Today I struggled because I was under prepared.  To avoid this I need to be better about doing my homework.

September 27th- Grilling and Risotto

Oh risotto.  More like ris-oh no.  We started today by making this rice dish, and I was a little too confident going into things.  To make risotto you have to coat short grain rice in fat and then slowly add liquid to it, waiting until it is completely absorbed before adding more.  The problem I ran into was that I had the heat way too high, so the liquid was evaporating as well as absorbing too fast.  By the end of the cooking time I had a thick brick of gooey rice on the end of my spoon, despite adding 2X’s more liquid than I needed.  To avoid this problem next time, I need to make sure I watch that the heat doesn’t get too high.

After my risotto fail, I started grilling.  We grilled chicken, pineapple, corn, and kebabs.  A critical control point with grilling is knowing when your meat is done cooking.  You don’t want to constantly take it off the grill, because it will mess with the grill marks.  The best way to check your meat is to watch for the juices to run clear, and to check the temperature.  Overall today went well.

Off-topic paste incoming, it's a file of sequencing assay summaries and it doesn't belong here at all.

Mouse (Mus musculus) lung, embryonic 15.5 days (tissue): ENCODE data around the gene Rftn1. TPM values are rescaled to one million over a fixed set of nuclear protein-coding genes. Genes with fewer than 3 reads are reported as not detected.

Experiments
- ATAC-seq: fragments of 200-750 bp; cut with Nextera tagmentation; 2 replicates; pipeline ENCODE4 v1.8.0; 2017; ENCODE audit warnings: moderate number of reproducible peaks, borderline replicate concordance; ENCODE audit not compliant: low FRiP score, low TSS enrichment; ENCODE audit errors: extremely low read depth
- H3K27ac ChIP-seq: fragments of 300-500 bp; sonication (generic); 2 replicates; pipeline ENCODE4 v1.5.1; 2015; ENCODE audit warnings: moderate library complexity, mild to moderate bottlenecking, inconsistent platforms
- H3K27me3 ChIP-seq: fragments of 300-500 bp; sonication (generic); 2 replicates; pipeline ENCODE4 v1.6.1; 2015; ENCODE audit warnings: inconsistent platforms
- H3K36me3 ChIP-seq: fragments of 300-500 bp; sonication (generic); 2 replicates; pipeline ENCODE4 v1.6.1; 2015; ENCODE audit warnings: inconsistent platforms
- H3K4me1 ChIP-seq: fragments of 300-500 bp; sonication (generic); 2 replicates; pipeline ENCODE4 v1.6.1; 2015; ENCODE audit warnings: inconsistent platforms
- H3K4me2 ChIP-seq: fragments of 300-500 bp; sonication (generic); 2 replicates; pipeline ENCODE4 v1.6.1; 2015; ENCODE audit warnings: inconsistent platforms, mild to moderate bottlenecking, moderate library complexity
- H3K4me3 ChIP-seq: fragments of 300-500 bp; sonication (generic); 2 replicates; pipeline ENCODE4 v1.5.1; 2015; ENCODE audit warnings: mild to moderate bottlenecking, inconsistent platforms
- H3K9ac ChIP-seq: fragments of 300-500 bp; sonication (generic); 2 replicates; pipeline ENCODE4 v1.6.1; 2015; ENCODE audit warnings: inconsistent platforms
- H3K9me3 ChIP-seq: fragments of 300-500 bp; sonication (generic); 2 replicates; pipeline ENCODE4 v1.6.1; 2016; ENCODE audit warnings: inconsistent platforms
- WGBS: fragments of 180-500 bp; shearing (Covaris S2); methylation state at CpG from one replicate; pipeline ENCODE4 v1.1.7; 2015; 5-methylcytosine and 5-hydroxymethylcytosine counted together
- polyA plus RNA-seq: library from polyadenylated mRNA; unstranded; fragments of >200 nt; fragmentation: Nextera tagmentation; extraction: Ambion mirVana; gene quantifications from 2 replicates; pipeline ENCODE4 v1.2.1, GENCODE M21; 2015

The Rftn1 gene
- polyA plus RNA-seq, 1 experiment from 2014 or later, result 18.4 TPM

Mini Cherry Pistachio Muffins

So I am starting this new section called muffins in the mountains.  Basically, I want to create some deliciously healthy recipes for you to enjoy.  I’ll be photographing them outdoors because aesthetics, but also to promote an active life style!  Let me know what you think in the comments!


Pretty pictures from the hike 

Let’s have a chat about these muffins.  They’re only 64 calories each, and you get 2 grams of protein too!  (Yay muscles!)  The cherries and pistachios are the perfect sweet and salty duo for these babes.  (Yes, I just called my muffins babe).


Mini Cherry Pistachio Muffins

Yield: 36 muffins      Prep Time: 30 minutes    Cook Time: 15 minutes

2 cups flour + 1 TBSP for coating

¾ cup sugar

2 tsp baking powder

1 tsp salt

¾ cup unsweetened applesauce

2 eggs

1 cup 1% milk

1 tsp vanilla

¾ cup dried cherries, chopped

¼ cup pistachios, chopped

  1. Preheat oven to 375. Grease 2 mini muffin pans
  2. In a large bowl mix together the 2 cups of flour, sugar, baking powder, and salt. Set aside.
  3. In a medium bowl whisk together applesauce, eggs, milk, and vanilla. Set aside.
  4. In a small bowl add the remaining flour to the cherries and pistachios, coat well. Set aside.
  5. Gently stir the liquids into the flour mixture, stirring just until combined.
  6. Fold in the cherries and pistachios
  7. Fill muffin tins 3/4 of the way full and bake for 15 minutes, or until a toothpick comes out clean.
  8. Enjoy!!

Nutrition: Calories: 64, Fat: 1g, Carbohydrates: 13g, Sugar: 7g, Fiber: 0g, Protein: 2g